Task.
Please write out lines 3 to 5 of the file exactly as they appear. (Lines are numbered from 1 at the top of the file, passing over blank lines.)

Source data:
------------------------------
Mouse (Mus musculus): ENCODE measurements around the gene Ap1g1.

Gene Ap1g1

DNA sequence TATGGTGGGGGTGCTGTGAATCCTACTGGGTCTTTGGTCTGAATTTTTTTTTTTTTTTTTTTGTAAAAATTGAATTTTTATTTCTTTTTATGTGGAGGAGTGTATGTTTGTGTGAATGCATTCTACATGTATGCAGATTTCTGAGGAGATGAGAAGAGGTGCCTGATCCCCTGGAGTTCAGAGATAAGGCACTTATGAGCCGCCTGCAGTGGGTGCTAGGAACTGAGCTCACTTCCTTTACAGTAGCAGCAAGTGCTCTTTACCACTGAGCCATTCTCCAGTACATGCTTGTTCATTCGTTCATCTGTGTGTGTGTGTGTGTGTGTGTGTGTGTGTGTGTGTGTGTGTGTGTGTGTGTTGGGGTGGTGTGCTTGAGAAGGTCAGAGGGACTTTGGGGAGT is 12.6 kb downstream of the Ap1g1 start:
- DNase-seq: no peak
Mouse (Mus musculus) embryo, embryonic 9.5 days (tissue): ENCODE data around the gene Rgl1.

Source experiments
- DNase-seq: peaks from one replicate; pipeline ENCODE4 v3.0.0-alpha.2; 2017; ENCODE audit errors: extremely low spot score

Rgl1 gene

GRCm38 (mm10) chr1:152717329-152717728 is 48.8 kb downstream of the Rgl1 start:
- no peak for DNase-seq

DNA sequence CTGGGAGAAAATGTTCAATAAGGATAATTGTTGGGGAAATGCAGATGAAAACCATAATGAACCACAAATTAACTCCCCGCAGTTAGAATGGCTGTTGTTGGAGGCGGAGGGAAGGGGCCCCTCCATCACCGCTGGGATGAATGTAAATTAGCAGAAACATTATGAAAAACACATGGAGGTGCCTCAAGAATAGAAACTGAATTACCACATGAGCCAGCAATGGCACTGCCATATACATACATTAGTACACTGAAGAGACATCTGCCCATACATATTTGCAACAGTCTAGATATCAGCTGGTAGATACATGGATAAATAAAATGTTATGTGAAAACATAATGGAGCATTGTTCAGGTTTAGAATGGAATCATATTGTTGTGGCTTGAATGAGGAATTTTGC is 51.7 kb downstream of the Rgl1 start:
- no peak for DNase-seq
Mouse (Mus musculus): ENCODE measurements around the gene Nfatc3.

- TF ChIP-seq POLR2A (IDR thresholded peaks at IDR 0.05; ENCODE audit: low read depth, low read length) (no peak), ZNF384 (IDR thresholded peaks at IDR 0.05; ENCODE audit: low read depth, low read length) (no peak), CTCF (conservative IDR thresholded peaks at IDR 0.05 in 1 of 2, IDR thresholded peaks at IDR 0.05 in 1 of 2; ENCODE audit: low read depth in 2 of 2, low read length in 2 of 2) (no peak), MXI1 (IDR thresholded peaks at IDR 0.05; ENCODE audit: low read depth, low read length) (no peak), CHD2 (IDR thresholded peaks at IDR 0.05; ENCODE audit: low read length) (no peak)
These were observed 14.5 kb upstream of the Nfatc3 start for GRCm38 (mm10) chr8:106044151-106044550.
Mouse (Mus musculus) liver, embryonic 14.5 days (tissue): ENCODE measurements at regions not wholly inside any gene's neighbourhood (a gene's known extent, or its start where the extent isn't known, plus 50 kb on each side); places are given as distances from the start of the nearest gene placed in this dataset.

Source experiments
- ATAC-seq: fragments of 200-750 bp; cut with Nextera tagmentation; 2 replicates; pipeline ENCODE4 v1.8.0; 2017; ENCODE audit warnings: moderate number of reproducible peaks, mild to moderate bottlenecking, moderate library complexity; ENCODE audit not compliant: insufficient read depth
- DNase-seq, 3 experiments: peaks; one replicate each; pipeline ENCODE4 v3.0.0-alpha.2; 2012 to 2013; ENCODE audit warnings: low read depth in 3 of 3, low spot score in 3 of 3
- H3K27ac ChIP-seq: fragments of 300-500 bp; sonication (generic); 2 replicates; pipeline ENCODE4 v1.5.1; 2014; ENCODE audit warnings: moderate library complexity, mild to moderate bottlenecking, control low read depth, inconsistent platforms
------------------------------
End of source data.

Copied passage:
DNA sequence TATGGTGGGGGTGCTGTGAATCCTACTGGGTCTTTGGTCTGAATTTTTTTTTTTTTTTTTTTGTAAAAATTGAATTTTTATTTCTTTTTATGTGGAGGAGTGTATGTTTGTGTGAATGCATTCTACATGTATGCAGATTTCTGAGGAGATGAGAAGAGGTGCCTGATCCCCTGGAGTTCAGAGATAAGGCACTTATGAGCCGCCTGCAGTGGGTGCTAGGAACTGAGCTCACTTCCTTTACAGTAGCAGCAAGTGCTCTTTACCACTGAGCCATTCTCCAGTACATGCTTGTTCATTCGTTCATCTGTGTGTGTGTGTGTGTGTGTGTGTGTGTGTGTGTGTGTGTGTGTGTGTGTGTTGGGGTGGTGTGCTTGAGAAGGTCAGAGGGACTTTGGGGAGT is 12.6 kb downstream of the Ap1g1 start:
- DNase-seq: no peak
Mouse (Mus musculus) embryo, embryonic 9.5 days (tissue): ENCODE data around the gene Rgl1.